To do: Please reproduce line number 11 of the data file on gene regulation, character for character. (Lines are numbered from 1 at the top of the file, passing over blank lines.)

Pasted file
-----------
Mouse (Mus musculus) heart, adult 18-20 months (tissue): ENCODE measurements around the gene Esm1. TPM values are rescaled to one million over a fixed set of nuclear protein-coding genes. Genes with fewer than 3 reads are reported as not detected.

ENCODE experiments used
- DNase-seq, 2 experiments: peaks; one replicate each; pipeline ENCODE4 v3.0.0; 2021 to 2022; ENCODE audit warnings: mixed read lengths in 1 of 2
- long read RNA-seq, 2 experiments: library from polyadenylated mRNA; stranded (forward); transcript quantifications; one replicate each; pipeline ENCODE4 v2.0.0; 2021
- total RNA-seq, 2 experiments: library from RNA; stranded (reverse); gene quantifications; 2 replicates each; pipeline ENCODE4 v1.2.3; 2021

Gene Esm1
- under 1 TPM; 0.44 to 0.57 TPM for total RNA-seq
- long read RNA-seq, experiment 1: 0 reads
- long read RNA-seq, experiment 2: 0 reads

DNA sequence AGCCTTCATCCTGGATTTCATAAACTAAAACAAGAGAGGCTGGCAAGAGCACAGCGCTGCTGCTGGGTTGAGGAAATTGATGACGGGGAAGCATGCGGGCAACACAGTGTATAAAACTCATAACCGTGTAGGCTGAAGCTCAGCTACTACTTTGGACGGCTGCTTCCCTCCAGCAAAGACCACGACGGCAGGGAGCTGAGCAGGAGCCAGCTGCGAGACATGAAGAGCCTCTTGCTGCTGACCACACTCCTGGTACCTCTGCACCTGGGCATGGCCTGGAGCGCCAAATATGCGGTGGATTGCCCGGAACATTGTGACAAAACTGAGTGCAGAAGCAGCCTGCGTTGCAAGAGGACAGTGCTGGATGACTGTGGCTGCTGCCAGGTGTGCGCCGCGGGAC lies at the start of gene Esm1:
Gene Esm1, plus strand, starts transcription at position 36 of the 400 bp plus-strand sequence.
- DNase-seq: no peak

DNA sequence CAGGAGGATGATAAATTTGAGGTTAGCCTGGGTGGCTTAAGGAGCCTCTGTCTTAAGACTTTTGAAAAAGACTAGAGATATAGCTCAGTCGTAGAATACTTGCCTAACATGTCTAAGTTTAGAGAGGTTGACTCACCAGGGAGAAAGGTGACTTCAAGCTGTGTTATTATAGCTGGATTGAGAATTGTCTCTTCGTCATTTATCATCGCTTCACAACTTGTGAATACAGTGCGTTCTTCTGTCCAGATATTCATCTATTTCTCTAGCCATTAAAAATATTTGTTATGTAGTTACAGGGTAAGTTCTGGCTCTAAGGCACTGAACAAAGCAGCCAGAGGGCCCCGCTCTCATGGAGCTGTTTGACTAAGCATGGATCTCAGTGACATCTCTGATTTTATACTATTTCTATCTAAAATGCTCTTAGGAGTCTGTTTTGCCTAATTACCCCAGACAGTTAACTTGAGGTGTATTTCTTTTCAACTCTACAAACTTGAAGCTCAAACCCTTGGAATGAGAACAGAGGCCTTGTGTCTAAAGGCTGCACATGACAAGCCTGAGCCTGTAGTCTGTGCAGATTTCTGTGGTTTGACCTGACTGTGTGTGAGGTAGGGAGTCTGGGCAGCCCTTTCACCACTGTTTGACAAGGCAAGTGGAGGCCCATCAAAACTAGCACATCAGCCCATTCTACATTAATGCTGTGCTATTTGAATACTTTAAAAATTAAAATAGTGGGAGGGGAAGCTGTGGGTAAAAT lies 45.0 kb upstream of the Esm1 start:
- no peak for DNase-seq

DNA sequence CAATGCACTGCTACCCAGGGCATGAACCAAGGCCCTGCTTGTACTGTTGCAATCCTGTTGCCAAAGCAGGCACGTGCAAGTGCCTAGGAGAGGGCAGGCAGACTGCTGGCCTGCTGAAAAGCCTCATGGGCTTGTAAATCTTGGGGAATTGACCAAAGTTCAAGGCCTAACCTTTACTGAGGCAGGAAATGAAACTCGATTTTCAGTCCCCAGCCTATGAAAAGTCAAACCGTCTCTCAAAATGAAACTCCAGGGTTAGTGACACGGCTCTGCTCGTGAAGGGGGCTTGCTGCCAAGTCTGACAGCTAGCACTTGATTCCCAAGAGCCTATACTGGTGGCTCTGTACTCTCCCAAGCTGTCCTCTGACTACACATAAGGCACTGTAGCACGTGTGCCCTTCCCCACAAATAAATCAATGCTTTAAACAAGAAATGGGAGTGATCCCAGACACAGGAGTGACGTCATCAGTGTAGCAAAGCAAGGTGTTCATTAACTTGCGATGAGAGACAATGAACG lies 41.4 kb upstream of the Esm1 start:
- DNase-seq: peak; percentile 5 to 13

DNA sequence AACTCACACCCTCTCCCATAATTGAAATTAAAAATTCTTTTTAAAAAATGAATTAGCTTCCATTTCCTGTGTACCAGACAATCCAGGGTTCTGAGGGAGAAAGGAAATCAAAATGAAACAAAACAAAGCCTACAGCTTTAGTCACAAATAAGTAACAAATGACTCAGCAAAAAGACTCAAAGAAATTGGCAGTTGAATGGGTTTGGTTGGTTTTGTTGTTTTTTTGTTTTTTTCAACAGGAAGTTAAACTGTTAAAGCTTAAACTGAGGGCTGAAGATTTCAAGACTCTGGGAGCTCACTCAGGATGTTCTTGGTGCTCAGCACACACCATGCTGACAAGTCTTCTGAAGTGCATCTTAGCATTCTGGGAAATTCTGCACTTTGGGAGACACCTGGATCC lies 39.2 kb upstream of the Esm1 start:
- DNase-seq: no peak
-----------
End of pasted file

Gene Esm1, plus strand, starts transcription at position 36 of the 400 bp plus-strand sequence.